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ed remains! The gentlemen report many wounded on the train, but not very severely. I fear it has been another bloody Sabbath. The host of wounded will pass tomor-row; we must be up early to prepare to administer to their comfort. The sound of cannon this evening was much more distant, and not constant enough for a regular fight. We are victorious again! Will they now go from our shores forever? We dread to hear of the casualties. Who may not be among the wounded to-morrow? December 15th, 1862. An exciting day. Trains have been constantly passing with the wounded for the Richmond hospitals. Every lady, every child, every servant in the village, has been engaged preparing and carrying food to the wounded as the cars stopped at the depot-coffee, tea, soup, milk, and every thing we could obtain. With eager eyes and beating hearts we watched for those most dear to us. Sometimes they were so slightly injured as to sit at the windows and answer our questions, which they were
Varina Davis, Jefferson Davis: Ex-President of the Confederate States of America, A Memoir by his Wife, Volume 2, Chapter 35: visit to Tennessee.—Battle of Murfreesboro. (search)
Chapter 35: visit to Tennessee.—Battle of Murfreesboro. The President became anxious about affairs in the West, and was importuned to make a tour of observation there. As soon as he could leave the seat of government he went, accompanied by one of his aids, and subsequently wrote to me the following letter: From President to Mrs. Davis. Chattanooga, Tenn., December 15, 1862. We had a pleasant trip, and without an incident to relate, reached this place on the I ith, went to Murfreesboro on the 12th, and leave to-day for Mississippi. The troops at Murfreesboro were in fine spirits and well supplied. The enemy keep close in lines about Nashville, which place is too strongly fortified and garrisoned for attack by troops unprepared for regular approaches on fortifications. Much confidence was expressed in our ability to beat them if they advance. Last night, on my arrival here, a telegram announced the attack made at Fredericksburg. You can imagine my anxiety. No answ
Benjamnin F. Butler, Butler's Book: Autobiography and Personal Reminiscences of Major-General Benjamin Butler, Chapter 10: the woman order, Mumford's execution, etc. (search)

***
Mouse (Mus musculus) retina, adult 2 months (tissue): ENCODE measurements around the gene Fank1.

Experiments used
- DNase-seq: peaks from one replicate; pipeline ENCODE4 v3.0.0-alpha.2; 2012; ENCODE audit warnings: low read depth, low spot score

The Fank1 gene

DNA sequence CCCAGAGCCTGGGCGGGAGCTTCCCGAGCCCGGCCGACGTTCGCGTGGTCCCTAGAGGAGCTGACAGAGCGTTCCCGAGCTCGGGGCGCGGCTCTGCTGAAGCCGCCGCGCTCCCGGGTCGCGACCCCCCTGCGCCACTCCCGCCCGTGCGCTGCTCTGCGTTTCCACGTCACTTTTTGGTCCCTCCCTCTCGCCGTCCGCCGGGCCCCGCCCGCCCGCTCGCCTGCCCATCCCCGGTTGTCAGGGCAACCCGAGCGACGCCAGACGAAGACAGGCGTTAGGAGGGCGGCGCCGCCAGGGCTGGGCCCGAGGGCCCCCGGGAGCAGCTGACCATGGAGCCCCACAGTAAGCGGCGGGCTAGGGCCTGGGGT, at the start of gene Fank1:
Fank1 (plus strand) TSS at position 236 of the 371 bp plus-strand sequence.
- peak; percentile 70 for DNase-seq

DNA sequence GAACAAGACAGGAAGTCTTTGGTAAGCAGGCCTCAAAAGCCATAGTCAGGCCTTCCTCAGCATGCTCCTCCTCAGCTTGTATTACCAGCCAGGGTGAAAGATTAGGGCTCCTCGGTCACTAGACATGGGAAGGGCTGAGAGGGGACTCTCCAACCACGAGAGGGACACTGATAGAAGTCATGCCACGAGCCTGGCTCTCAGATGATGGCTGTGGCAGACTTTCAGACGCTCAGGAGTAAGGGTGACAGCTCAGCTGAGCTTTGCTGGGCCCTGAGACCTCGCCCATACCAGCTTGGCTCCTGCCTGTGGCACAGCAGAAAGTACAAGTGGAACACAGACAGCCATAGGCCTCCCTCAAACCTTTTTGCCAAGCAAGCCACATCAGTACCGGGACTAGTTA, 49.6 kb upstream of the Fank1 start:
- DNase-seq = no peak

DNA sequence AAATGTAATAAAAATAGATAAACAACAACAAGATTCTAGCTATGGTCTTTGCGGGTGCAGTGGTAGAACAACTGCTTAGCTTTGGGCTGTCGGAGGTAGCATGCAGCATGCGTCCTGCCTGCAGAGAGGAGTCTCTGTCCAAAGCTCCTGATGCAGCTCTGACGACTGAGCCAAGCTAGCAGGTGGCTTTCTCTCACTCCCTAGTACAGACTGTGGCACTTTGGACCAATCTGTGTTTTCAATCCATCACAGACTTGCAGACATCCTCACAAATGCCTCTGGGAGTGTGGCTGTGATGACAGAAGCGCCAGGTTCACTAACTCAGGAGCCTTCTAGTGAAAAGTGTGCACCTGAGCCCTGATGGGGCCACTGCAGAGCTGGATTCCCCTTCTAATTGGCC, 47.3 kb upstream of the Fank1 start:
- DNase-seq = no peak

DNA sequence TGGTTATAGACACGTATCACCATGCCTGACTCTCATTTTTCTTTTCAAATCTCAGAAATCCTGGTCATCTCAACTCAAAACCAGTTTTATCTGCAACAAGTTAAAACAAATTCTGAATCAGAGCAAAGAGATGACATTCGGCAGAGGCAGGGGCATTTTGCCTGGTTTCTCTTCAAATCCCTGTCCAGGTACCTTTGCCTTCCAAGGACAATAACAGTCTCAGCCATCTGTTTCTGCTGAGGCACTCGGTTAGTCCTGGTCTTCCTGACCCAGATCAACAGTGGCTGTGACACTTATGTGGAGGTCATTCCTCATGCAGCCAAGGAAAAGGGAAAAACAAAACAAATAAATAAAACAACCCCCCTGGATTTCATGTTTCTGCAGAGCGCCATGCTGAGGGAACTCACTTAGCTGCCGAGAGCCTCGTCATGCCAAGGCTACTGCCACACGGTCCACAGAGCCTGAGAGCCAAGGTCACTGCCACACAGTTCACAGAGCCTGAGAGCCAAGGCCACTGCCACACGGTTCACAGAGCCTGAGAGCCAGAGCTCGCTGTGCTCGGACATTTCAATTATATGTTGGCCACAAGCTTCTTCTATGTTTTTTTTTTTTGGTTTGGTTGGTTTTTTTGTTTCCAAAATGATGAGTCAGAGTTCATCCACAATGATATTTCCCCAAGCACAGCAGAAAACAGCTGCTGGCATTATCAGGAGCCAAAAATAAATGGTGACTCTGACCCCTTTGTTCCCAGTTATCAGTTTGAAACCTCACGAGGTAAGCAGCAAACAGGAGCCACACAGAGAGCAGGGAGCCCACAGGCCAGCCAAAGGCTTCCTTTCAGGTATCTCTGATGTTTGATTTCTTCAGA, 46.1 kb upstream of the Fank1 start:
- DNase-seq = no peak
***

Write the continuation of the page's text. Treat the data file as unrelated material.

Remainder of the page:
y have the same or increased necessities for relief as then, and their calls must be heard; and it is both fit and proper that the parties responsible for the present state of affairs should have the burden of their support. Therefore, the parties named in Schedules A and B, of General Order No. 55, as hereunto annexed, are assessed in like sums, and for the same purpose, and will make payment to D. C. G. Field, financial clerk, at his office, at these headquarters, on or before Monday, December 15, 1862. I was relieved by General Banks six days after. As the time this assessment was to be paid was at the expiration of seven days, and I was relieved before that time, of course nobody paid the assessment according to the order. Within thirty days General Banks found himself under the necessity of renewing the order and did so. But nobody paid the slightest attention to it and nobody paid anything afterwards on that order, and it stands to-day unrepealed, uncancelled, and unexe
f the Army of the Gulf under my command. In none were we unsuccessful, in none did we lose any considerable number of men. We lost fewer men by disease than any other army in any field, although we were in the hotbed of poisonous malaria and death. In every exigency of the government of the people we met with no disaster; and the whole that was done, I cannot better sum up than I did in my farewell address to my comrades in arms:-- headquarters Department of the Gulf, New Orleans, Dec. 15, 1862. General Order No. 106. Soldiers of the Army of the Gulf:-- Relieved from further duties in this department by direction of the President, under the date of Nov. 9, 1862, I take leave of you by this final order, it being impossible to visit your scattered outposts, covering hundreds of miles of the frontier of a larger territory than some kingdoms of Europe. I greet you, my brave comrades, and say farewell! This word, endeared as you are by a community of privations, hardshi
s,3 Enlisted men,42 wounded. Commissioned officers,5 Enlisted men,140 Missing,8   Total aggregate,198 I remain your obedient servant, D. Kent, Major Commanding Nineteenth Regiment. To Col. Wm. W. Orme, Com'g Second Brigade Third Division Army of Frontier. General Herron's letter. The following letter from General Herron to a gentleman in Dubuque, Iowa, gives a detailed account of the battle: headquarters Third division army of the frontier, camp Prairie Grove, December 15, 1862. You have undoubtedly received ere this pretty full particulars of the fight at this place on Sunday last. I left Wilson's Creek to help Blunt as the rebels were pressing him hard, and had marched one hundred and ten miles in three days, with the entire baggage and commissary-train. This you will see at a glance was a tremendous matter; but I told the boys there was a fight on hand, and that we must get there, or break a wheel. On Sunday morning at three o'clock we reached Fayett